World may have to learn to live with Covid-19: Doctors

A visitor at the Nossa Senhora Aparecida cemetery in Manaus, Brazil, on Sunday. Health experts warn that the world is getting vaccinated too slowly for there to be much hope of ever eliminating the coronavirus.
A visitor at the Nossa Senhora Aparecida cemetery in Manaus, Brazil, on Sunday. Health experts warn that the world is getting vaccinated too slowly for there to be much hope of ever eliminating the coronavirus. PHOTO: AGENCE FRANCE-PRESSE

NEW YORK • Early in the pandemic, there was hope that the world would one day achieve herd immunity, the point when the coronavirus lacks enough hosts to spread easily.

But over a year later, the virus is crushing India with a fearsome second wave and surging in countries from Asia to Latin America.

Experts now say it is changing too quickly, new more contagious variants are spreading too easily and vaccinations are happening too slowly for herd immunity to be within reach anytime soon.

That means that if the virus continues to run rampant through much of the world, it is well on its way to becoming endemic, an ever-present threat.

Virus variants are tearing through places where people gather in large numbers with few or no pandemic protocols, like wearing masks and distancing, according to Dr David Heymann, a professor of infectious disease epidemiology at the London School of Hygiene and Tropical Medicine.

While the outbreak in India is capturing the most attention, Dr Heymann said the pervasive reach of the virus means that the likelihood is growing that it will persist in most parts of the world.

But as more people contract the virus, developing some level of immunity, and the pace of vaccinations accelerates, future outbreaks will not be on the scale of those devastating India and Brazil, Dr Heymann said.

Smaller outbreaks that are less deadly but still a constant threat should be expected, he said. 

“This is the natural progression of many infections we have in humans, whether it is tuberculosis or HIV,” said Dr Heymann, a former member of the Epidemiology Intelligence Service at the Centres for Disease Control and Prevention and a former senior official at the World Health Organisation. 

“They have become endemic and we have learned to live with them and we learn how to do risk assessments and how to protect those we want to protect.” 

Vaccines that are highly effective against Covid-19 were developed rapidly, but global distribution has been plodding and unequal.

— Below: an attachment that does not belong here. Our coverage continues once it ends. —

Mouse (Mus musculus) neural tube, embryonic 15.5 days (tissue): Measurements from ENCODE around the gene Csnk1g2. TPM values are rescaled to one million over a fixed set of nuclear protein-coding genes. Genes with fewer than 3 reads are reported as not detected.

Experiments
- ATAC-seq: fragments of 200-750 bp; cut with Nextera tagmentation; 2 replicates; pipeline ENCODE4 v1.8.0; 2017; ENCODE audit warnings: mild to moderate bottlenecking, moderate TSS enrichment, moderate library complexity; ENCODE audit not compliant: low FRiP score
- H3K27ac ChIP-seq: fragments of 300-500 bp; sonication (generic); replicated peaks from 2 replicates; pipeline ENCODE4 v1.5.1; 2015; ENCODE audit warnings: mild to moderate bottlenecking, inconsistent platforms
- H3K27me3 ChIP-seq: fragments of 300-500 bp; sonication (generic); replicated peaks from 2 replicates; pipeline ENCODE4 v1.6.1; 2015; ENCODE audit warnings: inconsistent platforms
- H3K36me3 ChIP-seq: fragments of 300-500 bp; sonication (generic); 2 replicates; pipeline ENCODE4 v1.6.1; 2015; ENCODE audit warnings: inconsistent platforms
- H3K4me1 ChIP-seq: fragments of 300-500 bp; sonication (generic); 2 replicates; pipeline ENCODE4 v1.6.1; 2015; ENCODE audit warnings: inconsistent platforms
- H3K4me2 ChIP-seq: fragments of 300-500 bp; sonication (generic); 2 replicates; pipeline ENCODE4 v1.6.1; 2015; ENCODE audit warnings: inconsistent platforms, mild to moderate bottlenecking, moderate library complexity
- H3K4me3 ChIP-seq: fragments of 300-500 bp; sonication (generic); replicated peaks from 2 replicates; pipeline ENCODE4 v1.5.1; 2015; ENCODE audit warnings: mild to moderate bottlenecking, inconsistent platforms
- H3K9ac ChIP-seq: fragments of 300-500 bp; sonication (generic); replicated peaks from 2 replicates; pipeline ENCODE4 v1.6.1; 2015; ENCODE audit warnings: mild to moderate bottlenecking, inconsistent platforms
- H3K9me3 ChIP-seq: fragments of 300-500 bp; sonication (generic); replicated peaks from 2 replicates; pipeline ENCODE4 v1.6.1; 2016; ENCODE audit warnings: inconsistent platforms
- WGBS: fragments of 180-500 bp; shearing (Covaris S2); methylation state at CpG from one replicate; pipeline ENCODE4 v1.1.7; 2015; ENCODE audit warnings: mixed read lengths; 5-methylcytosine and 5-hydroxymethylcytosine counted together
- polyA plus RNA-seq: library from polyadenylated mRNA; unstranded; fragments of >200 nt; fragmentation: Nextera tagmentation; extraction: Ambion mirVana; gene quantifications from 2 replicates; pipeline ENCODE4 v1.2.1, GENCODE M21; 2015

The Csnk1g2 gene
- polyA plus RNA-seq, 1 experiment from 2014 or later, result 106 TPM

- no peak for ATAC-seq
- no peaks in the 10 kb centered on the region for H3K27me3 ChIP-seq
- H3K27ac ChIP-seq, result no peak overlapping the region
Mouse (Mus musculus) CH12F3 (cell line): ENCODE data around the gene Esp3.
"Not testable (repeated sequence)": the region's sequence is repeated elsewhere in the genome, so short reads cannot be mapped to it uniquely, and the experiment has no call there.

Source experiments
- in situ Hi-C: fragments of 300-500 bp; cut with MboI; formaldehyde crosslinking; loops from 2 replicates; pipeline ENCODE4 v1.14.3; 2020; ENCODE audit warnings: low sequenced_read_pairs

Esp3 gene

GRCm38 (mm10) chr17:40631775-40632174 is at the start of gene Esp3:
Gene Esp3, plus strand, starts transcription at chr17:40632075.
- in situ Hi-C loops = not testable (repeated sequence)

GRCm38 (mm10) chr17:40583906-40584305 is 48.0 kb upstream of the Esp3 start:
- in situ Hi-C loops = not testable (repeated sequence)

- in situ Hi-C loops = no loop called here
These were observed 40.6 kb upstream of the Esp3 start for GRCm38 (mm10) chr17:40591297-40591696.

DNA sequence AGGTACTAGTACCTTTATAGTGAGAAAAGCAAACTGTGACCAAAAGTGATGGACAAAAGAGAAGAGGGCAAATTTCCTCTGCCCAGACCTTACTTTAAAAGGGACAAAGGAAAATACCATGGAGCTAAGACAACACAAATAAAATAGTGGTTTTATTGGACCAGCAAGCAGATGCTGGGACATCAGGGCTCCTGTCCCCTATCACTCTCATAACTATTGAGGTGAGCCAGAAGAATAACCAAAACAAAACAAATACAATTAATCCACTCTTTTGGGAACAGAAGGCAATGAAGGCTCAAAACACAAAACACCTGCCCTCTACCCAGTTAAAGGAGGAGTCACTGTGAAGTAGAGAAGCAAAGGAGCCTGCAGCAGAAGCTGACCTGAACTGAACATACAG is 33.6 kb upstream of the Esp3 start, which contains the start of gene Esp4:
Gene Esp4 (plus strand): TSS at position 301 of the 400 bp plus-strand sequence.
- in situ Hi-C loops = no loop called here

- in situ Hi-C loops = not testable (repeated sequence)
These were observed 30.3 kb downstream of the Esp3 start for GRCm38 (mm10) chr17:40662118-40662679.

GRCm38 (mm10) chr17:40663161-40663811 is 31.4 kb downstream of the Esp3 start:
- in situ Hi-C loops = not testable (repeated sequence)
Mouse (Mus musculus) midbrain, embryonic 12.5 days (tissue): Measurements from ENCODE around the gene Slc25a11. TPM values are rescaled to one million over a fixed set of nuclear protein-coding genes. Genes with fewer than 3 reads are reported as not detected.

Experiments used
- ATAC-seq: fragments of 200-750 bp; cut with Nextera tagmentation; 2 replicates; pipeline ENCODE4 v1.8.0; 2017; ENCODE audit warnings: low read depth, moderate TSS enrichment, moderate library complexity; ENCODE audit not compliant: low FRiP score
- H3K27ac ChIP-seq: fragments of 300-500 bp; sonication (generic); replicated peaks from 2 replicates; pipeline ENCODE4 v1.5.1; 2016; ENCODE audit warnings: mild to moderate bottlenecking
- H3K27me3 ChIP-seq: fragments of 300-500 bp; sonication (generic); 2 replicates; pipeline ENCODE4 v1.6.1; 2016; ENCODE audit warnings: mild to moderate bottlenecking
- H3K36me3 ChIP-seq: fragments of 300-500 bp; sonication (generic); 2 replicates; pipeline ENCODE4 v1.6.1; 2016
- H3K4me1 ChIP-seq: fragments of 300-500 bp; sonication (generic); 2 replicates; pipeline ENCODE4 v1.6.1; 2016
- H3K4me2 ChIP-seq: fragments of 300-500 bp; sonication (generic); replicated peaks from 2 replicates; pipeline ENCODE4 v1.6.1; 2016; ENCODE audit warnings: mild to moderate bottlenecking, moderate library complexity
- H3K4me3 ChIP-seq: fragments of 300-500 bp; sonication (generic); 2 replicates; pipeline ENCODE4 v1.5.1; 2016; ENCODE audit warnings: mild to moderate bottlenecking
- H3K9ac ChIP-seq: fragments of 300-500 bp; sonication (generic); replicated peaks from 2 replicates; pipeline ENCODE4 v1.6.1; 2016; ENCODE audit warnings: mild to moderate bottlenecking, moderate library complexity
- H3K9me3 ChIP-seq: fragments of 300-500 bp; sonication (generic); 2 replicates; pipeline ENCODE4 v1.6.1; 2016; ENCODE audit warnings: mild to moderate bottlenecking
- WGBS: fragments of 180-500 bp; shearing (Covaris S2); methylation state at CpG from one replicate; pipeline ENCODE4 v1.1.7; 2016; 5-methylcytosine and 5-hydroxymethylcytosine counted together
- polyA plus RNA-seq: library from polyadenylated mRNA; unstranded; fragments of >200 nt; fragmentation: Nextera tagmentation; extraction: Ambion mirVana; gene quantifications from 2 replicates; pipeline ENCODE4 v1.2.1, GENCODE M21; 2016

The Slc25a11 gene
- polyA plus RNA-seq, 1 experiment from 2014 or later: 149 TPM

As rich countries hoard vaccine doses, poorer countries face big logistical challenges to distributing the doses they manage to get and vaccine hesitancy is an issue everywhere. And experts warn that the world is getting vaccinated too slowly for there to be much hope of ever eliminating the virus.

Only two countries have fully vaccinated more than half of their populations, according to the Our World in Data project at the University of Oxford. They are Israel and the East African nation of the Seychelles, an archipelago with a population of fewer than 100,000.

And just a handful of other countries have at least partially vaccinated nearly 50 per cent or more, including Britain, tiny Bhutan, and the United States.

Less than 10 per cent of India’s vast population is at least partly vaccinated, offering little check to its onslaught of infections.

In Africa, the figure is slightly more than 1 per cent.

Still, public health experts say a relatively small number of countries, mostly island nations, have largely kept the virus under control and could continue keeping it at bay after vaccinating enough people.

New Zealand, through stringent lockdowns and border closures, has all but eliminated the virus. 

Dr Michael Baker, an epidemiologist at the University of Otago who helped devise New Zealand’s coronavirus response, said the country would likely achieve herd immunity by immunising its population, but it has a long way to go, with only about 4.4 per cent of New Zealanders at least partially vaccinated.

“All of the surveys show there is a degree of vaccine hesitancy in New Zealand, but also a lot of people are very enthusiastic,” said Dr Baker. “So I think we will probably get there in the end.” 

Meanwhile, as new daily cases have remained at near-world record levels, the number of deaths has dropped from a peak in February, going against the normal pattern of high cases followed eventually by high deaths.

If that trendline continues, it could offer a glimmer of hope for a future scenario that scientists are rooting for: Even as the virus spreads and seems to be hurtling towards becoming endemic, it could become a less lethal threat that can be managed with vaccines that are updated periodically to protect against variants.

“It may be endemic, but not in a life-threatening way,” said Dr Michael Merson, a professor of global health at Duke University and former director of the World Health Organisation’s Global Programme on Aids.

“It may be more like what we see with young kids, a common cold-like disease.”

NYTIMES

A version of this article appeared in the print edition of The Straits Times on May 11, 2021, with the headline 'World may have to learn to live with Covid-19: Doctors '. Subscribe